Lots of people are starting to explore what can be done with agent-based AI systems. It feels like there’s huge potential in them. But getting an agentic system to work reliably enough to use in practice often turns out to be very hard.

Here are a few techniques that can help with reliability.

Technique 1: Optimise The Agent’s Tools

The performance of agents depends heavily on the tools they have available. Give them better tools (or improve the ones they’ve got) and, naturally, they’re likely to perform better.

For example:

  • If your agent is doing online research, instead of giving it access to a generic search result API, give it access to one designed specifically for LLMs.
  • If your agent only needs certain fields returned by an API, filter the other fields out.

Technique 2: Add a Retry Mechanism

Let’s suppose that, 20% of the time, your agent produces a result that can, in an automated way, be identified as poor. If latency isn’t a concern, you can check each result and ask the agent to try again if necessary. (You may need to give the agent some information about its previous attempts so that it can avoid repeating itself.) You can quickly significantly increase the reliability of the overall system.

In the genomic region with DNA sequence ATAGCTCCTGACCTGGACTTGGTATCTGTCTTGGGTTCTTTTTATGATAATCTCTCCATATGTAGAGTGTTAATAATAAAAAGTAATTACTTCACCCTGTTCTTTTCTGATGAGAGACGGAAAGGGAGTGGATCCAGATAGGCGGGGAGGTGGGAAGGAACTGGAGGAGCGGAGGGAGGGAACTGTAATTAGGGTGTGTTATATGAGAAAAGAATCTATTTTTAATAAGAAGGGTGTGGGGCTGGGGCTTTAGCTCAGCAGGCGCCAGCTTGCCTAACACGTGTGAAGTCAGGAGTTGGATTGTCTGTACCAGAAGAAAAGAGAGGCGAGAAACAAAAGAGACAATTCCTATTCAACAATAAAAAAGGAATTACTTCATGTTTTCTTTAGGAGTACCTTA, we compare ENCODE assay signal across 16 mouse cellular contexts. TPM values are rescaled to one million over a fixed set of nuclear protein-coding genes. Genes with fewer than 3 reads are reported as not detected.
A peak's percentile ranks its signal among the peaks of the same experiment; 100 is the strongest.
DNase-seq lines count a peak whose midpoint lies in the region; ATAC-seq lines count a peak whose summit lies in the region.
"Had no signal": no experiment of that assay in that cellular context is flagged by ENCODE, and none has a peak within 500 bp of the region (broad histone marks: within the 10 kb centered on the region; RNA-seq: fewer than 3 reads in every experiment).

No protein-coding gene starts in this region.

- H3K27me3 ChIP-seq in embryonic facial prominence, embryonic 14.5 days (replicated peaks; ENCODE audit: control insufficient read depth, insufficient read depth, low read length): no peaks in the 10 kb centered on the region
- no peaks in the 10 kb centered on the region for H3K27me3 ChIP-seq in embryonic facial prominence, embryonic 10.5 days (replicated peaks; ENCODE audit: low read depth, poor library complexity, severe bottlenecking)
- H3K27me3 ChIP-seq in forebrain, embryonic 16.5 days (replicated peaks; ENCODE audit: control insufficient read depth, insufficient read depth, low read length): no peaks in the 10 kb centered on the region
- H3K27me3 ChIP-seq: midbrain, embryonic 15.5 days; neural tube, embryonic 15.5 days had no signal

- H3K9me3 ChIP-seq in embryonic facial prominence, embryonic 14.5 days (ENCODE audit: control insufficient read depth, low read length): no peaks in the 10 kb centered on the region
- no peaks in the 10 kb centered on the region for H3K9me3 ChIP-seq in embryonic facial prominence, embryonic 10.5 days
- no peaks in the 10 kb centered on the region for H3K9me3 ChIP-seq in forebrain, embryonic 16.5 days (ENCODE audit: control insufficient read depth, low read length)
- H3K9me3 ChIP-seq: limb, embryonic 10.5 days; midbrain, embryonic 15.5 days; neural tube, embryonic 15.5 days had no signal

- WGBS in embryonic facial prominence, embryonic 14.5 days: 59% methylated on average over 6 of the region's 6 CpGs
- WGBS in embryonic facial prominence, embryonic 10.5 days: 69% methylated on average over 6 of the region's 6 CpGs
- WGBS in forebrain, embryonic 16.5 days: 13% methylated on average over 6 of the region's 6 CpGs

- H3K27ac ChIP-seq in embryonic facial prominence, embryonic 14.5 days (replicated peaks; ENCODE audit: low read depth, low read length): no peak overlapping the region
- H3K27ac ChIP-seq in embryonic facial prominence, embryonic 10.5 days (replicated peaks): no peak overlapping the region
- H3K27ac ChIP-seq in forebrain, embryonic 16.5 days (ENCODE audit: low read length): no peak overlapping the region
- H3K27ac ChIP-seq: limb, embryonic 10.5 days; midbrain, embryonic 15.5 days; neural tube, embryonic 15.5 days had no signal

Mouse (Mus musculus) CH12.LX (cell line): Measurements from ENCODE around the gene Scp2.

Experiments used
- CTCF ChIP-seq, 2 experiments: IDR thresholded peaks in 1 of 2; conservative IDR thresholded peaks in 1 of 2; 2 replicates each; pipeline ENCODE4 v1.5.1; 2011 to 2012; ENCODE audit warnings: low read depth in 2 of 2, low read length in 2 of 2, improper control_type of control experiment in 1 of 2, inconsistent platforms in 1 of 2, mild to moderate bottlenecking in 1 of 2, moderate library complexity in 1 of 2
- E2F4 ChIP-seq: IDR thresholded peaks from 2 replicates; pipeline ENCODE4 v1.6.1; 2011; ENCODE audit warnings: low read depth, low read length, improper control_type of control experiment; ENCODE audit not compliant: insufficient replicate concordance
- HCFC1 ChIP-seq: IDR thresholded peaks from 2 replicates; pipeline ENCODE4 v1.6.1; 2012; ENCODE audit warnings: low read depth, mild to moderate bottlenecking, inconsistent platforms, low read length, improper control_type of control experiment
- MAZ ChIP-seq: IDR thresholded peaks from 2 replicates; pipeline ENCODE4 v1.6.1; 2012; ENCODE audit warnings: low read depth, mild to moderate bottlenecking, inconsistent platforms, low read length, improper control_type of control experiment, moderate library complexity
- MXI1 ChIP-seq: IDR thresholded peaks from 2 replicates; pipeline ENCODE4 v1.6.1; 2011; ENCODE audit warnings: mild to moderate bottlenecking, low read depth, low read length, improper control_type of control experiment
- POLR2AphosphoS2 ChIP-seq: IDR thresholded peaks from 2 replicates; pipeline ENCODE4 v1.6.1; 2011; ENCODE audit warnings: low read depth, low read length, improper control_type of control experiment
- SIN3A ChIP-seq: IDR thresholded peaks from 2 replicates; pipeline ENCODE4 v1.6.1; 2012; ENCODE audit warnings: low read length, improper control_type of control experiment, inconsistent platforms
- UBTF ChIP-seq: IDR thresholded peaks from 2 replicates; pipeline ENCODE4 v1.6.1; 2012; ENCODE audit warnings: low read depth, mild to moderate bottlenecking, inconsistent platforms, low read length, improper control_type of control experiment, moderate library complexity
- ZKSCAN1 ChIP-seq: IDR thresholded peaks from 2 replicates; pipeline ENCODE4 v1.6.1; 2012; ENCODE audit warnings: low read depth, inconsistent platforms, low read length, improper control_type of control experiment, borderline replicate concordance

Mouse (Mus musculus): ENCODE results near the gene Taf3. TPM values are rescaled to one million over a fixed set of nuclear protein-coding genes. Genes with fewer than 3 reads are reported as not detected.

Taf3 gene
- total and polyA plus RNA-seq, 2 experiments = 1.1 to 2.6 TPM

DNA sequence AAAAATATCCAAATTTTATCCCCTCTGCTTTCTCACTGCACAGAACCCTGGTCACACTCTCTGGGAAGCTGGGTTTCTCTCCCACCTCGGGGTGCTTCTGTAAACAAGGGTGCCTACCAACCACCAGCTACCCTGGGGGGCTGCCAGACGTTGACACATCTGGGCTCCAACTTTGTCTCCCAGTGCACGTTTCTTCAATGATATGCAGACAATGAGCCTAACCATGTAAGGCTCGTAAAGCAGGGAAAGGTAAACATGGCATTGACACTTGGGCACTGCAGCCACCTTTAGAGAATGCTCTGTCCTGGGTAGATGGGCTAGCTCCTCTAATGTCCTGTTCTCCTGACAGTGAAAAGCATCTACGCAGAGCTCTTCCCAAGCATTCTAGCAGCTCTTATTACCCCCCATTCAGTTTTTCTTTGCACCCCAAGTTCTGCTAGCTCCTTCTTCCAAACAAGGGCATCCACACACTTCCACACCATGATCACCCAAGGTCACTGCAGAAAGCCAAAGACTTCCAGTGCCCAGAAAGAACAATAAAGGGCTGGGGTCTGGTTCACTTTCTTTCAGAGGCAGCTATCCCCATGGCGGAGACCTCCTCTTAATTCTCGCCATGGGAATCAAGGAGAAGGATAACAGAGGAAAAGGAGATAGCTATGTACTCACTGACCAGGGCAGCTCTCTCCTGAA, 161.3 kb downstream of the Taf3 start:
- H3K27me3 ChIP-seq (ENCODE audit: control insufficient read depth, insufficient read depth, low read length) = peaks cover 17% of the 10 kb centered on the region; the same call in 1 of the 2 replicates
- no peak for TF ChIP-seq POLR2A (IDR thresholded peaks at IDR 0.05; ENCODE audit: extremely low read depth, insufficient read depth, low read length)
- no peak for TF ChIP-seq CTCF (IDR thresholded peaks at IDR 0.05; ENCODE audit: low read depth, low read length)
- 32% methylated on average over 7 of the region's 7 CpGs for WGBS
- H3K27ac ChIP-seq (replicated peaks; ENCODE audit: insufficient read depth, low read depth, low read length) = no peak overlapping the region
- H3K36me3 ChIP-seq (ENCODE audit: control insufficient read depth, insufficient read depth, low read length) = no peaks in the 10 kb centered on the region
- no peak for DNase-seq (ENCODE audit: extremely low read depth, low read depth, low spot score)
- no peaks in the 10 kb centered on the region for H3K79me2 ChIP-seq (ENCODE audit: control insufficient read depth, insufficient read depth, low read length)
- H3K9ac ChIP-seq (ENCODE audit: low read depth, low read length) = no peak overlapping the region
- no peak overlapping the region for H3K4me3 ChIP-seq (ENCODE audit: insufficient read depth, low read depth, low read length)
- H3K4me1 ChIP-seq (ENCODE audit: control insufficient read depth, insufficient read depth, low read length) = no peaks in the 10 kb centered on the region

Technique 3: Generate Extra Responses and Pick the Best

If your system involves generating a set of N items but some of those items can be weak, consider generating slightly more than N items, automatically scoring them, then picking and using the highest-scoring N.

Technique 4: Eliminate the Agent

AI agents are appealing precisely because they can figure things out in an iterative, exploratory way. But the flipside of that open-endedness is that they can be very unreliable. You probably don’t want to hear this, but your best bet for now may actually be to eliminate your agent if possible.


It depends on your situation but, if you’re asking an agent to complete a particular sort of task, try thinking through the steps of how you’d complete that task yourself. See if you can find a fixed sequence of steps that will do the job in the vast majority of cases and that you can automate (using LLMs if appropriate).

Technique 5: Avoid the Agent in Certain (Important) Cases

Sometimes eliminating your agent entirely isn’t possible (but it’s worth thinking hard about it.) Even in these situations, you may have some important cases that can be handled using a fixed sequence of steps that is more reliable than the agent would be. You may be able to classify incoming requests and route them to either your (relatively reliable) fixed sequence of steps or to your (relatively unreliable) agent. The overall reliability of your system can be improved as a result.

Final Words

Agent-based AI systems have a lot of promise but can be very unreliable and pose challenges that can be unfamiliar if you’re used to more traditional, deterministic software development. Dealing with that unreliability often becomes a key challenge and a focus of your engineering.

I hope the techniques I’ve outlined here give you some useful ideas and help you a little on your journey.

Let me know what other techniques you’re finding useful when developing AI-based software systems.


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